IEEFA update: With COVID-19, energy markets are turning towards clean energy investments

Renewable projects going ahead as oil and gas companies withdraw from projects

There were a couple of surprising things that came out of Australian oil and gas producer Santos’ annual general meeting last week.

A shareholder resolution was put to the board over climate change

Firstly, the chairman highlighted that they have pretty radically cut their capital expenditure budget which has involved them delaying the final investment decision on their $7 billion investment in the Barossa field offshore the Northern Territory in Australia. He also announced that they have actually withdrawn from fracking in the Northern Territory for the rest of 2020. Who knows when they will resume that exploration project. And the Independent Planning Commission’s decision for the Narrabri project in New South Wales looks to have been delayed until late in 2020.

The third thing that happened that was really interesting was that a shareholder resolution was put to the board over climate change, and the board recommended against shareholders voting for this resolution. Between 43% and 46% of shareholders had voted for the climate resolutions.

Santos don’t really have a choice.

The first resolution they voted for was a request that the board disclose details of how its’ investments and capital expenditure aligned with the Paris Agreement goals, and to disclose Santos’ emissions targets. And the second one that a big slab of shareholders voted for was a request that the board commission a review of its memberships of peak bodies such as the Queensland Resources Council and APPEA, which is the peak body for oil and gas companies. It’s unusual in a company for a board to recommend against voting for a resolution while there is a large number of shareholders voting for that resolution, which was the case here. Clearly shareholders are very concerned about climate change and the effects of this on oil and gas producing companies.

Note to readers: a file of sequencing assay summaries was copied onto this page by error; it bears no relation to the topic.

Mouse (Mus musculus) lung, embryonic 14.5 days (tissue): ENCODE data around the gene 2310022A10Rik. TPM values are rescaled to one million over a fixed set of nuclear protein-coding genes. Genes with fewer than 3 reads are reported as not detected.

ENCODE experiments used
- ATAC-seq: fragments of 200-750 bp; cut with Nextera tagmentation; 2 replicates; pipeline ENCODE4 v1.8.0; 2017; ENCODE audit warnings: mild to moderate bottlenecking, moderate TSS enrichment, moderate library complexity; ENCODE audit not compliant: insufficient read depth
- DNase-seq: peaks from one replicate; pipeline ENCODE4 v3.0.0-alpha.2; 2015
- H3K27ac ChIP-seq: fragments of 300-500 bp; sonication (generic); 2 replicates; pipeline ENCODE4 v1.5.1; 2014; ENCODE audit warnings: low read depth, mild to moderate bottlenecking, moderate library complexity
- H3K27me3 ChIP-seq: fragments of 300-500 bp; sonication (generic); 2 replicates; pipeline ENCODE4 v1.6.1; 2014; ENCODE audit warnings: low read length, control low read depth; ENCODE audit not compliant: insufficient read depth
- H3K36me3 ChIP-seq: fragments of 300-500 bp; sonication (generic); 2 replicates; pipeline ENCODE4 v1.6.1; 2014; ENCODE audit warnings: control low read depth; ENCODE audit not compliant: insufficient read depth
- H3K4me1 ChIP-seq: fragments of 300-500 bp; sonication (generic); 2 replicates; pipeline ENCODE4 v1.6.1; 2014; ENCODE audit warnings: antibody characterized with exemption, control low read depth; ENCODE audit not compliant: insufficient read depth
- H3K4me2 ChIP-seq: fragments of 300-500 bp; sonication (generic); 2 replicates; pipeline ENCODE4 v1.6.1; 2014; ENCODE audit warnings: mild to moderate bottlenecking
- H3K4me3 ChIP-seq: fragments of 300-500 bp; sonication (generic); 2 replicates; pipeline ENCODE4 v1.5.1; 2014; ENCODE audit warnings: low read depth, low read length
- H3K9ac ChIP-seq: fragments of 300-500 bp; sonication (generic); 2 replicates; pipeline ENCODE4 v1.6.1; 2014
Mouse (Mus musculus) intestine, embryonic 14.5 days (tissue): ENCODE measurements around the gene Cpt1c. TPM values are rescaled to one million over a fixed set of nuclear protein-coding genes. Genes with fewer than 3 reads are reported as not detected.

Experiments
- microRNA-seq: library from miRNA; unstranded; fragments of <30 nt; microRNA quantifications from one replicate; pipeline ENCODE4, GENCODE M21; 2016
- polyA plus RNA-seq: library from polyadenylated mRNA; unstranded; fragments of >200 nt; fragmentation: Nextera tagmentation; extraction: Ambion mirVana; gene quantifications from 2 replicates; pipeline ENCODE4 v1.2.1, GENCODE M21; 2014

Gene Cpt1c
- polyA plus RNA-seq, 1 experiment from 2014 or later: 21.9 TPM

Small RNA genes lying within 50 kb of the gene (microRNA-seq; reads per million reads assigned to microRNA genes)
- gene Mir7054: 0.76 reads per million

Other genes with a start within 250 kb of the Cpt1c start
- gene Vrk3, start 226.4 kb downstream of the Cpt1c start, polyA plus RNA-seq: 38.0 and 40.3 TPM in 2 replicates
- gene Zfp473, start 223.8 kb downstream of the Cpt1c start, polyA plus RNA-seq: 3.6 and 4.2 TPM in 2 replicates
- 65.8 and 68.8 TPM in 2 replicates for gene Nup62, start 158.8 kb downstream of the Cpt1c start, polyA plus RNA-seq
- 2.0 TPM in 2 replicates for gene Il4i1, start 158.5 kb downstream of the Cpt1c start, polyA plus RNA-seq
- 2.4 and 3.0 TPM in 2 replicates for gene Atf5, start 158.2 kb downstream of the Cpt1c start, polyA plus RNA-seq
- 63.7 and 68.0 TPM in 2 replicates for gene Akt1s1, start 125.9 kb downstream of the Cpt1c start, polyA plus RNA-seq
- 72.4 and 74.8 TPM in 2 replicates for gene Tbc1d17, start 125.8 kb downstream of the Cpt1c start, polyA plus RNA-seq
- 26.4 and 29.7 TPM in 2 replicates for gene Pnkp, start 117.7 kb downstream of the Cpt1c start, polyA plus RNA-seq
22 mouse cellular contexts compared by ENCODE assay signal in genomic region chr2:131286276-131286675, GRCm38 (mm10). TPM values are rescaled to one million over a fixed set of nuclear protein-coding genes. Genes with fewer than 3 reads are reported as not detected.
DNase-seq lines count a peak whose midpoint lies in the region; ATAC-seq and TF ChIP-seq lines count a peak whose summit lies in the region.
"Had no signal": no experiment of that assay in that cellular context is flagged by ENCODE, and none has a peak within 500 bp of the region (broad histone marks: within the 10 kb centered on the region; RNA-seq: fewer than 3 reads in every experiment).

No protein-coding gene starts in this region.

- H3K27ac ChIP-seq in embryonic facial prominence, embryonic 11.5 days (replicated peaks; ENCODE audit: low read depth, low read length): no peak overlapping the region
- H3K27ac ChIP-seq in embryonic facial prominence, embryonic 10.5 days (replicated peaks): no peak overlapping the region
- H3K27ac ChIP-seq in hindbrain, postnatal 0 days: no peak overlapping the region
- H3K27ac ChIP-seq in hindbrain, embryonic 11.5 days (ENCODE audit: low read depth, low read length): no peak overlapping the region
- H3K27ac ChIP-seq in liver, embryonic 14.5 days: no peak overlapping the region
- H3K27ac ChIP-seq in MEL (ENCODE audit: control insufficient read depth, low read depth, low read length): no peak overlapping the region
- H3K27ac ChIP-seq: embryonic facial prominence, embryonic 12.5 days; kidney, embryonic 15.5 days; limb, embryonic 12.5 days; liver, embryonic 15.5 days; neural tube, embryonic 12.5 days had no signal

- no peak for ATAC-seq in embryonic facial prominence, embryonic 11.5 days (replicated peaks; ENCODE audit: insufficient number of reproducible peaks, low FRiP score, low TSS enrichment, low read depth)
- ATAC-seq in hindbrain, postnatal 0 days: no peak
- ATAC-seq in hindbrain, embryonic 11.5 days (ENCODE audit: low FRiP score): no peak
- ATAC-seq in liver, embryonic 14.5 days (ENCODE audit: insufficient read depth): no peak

Santos – and other gas companies – that are looking at what happened at Santos’ AGM don’t really have a choice.

SANTOS HAVE A BIG NUMBER OF SHAREHOLDERS CONCERNED ABOUT CLIMATE CHANGE; particularly big given that Santos have an anchor shareholder that owns 30% of the company which would have voted for the resolutions. So, Santos have a large number of institutional investors that are clearly dissatisfied with the direction the board is taking. They have got to deal with it. You can’t have that number of shareholders unhappy with your performance and continue on with the old ways.

Covid-19 has spurred a fall in demand

At the moment Santos have a pretty aggressive, it could be said, expansion policy. They are looking at producing more and more gas at a time when methane emissions are expanding rapidly around the globe. Methane accounts for 25% of all greenhouse gas emissions – it’s a particularly powerful greenhouse gas. So Santos are talking about expanding, and the shareholders are saying well, we’ve got a bit of a problem with that. Santos have to really deal with the issue.

Late last week there was a bit of rally in the oil price up to US$30/barrel for Brent crude, up from the $24 level. That was on the back of President Trump talking about a possible agreement with the Russians and the Saudi’s.

I think it is far too early for anything like that to occur. If you look at the history of this, the Saudis effectively started producing to their maximum ability before this covid-19 crisis that we’ve seen in the oil markets. Covid-19 has spurred a fall in demand. Demand won’t return to the old levels when things normalise over covid-19. When you have major crisis like this, people’s consumption patterns permanently and irrevocably change.